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Smell and Taste Disorders Added to NIH Web Site for Seniors

Senior woman smelling flower

They may not be as serious as cancer or heart disease, but problems with smell and taste can make life miserable. Just ask the more than 250,000 Americans who visit their physician every year because of a "chemosensory" disorder.

"People with a smell or taste disorder really have a lower quality of life," says Dr. Gary Beauchamp [pronounced BEE-cham], director of the Monell Chemical Senses Center in Philadelphia, and an NIDCD grantee. "They can’t fully enjoy the simple aspects of normal life, like eating and drinking, and this can be a real challenge for them. For some of these people, enjoying food and beverages may be one of the few pleasures they have in life."

Who are these people? Adults over the age of 60 are the most likely candidates to have a problem with smell and taste, with a loss of smell occurring more frequently than a loss of taste. Nearly one-third of all Americans between the ages of 70 and 80 have a problem with smell as do about two out of three people over the age of 80. Although the causes are not well understood, colds and other upper respiratory infections, chronic sinusitis and head injuries are the most common causes of smell disorders. Taste disorders may be caused by aging, overall poor health, taking certain medications, and possibly infections.

To help seniors learn more about smell and taste problems, NIDCD has added these topics to NIHSeniorHealth.gov, a Web site co-sponsored by the National Institute on Aging and the National Library of Medicine. The Web site features senior-friendly elements such as large print; short, easy-to-read sentences; and an audio function that reads text aloud. Each health topic includes general background information, open-captioned videos, quizzes, and frequently asked questions.

Because the two senses are closely related, many people confuse smell and taste disorders. A problem with taste may actually be a problem with smell in disguise. (Most of us know what it’s like to lose the ability to taste food when our noses are stopped up by a cold).

Taste occurs because taste buds on our tongue, throat, and roof of the mouth have special cells that can identify five different sensations: sweet, sour, bitter, salty, and umami (savory). At birth we have about 10,000 taste buds. By age 50 that number may begin to decrease, which may explain why some older people prefer salty or spicy foods. People with taste disorders often use flavor enhancers to make their meals more palatable.

Smell and taste disorders may not seem serious, but the loss of one or both could put an older person in a potentially hazardous situation. According to Dr. Beauchamp, who is featured in the Older Adults and Smell Loss video clip on the NIHSeniorHealth.gov Web site, smell lets us know when something is wrong in our environment, such as when food has spoiled or when a gas leak has occurred. Taste also protects us by helping us select foods that are healthful over those that might be bad for us. (For example, some plants that are toxic may have a bitter taste.) "The ability to identify food is especially important for people with food allergies," Dr. Beauchamp says.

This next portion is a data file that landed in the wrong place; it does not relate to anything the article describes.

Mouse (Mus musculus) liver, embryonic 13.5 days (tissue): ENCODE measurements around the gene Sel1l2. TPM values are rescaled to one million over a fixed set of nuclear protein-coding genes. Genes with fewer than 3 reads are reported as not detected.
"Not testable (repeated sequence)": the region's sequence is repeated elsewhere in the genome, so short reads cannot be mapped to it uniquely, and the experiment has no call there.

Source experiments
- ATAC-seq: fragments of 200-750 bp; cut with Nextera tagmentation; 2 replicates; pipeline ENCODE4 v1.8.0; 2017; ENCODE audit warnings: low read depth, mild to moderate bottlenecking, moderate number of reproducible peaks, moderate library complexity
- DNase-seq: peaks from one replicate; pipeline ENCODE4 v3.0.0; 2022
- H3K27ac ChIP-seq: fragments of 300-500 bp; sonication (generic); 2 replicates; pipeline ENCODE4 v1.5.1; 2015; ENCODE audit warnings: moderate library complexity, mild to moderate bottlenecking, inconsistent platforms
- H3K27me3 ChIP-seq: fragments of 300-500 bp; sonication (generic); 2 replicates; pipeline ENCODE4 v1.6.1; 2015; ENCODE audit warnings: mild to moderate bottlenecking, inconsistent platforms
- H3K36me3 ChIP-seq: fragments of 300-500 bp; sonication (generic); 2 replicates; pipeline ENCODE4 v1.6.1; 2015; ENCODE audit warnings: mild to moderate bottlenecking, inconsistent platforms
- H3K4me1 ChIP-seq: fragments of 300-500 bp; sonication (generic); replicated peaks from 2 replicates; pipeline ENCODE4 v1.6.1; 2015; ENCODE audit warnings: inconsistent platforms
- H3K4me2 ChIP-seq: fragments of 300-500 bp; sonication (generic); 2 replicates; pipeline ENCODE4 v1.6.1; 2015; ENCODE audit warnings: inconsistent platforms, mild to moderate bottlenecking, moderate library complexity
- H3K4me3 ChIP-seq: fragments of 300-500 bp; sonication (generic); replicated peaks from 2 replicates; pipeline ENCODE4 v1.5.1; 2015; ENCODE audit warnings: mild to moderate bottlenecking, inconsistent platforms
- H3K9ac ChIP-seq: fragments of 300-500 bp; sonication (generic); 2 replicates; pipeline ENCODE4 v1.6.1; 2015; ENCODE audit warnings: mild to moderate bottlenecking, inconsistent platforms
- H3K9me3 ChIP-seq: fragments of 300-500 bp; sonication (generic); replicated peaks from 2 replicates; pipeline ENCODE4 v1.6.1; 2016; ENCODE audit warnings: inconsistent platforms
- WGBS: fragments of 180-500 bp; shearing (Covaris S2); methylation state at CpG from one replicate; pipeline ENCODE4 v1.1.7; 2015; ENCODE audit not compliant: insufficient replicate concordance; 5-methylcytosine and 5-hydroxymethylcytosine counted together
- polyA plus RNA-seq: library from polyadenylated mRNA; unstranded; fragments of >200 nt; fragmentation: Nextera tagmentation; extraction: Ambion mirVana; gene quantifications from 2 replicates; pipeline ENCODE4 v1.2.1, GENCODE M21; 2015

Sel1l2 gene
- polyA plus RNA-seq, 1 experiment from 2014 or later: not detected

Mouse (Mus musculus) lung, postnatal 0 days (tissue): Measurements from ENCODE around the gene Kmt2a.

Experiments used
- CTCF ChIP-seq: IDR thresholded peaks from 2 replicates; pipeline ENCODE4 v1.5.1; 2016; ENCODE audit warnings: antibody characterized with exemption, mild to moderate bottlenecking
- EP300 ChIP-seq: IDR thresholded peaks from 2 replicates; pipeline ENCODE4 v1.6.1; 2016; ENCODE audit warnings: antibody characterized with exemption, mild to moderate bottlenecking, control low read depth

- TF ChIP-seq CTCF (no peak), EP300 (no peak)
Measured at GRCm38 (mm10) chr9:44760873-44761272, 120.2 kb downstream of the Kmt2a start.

He adds, "For some older people, especially the very old, a smell or taste problem can be devastating. They no longer want to eat or drink or maintain a nutritious diet and they can easily slip into depression." Researchers at Monell and other NIDCD-supported institutions are looking at ways to restore smell and taste in people who have lost these senses. "We’re trying to understand at the molecular level why aging takes its toll on smell and taste, and specifically why certain medications exacerbate the problem. This work may eventually lead to new treatments for individuals with chemosensory disorders," says James F. Battey, Jr., M.D., Ph.D., NIDCD director.

In the meantime, it’s important for older people to remember that most cases of smell and taste loss are treatable, and some may even resolve spontaneously. Consulting a family physician can help older adults identify the cause of the problem. A correct diagnosis is important and provides a much-needed reassurance that the smell or taste problem is not imaginary, adds Dr. Beauchamp.

"Some people find support groups helpful. Others prefer to use online bulletin boards to share their experiences and come up with various solutions. Regardless of the outcome, older people need to remember that they are not alone. There are thousands of people who are in the same situation," he says.

For more information on smell and taste disorders in older people, see the NIH SeniorHealth.gov Web site at http://NIHSeniorHealth.gov. For general information on smell and taste, see the NIDCD Web site at www.nidcd.nih.gov/health/smelltaste/.

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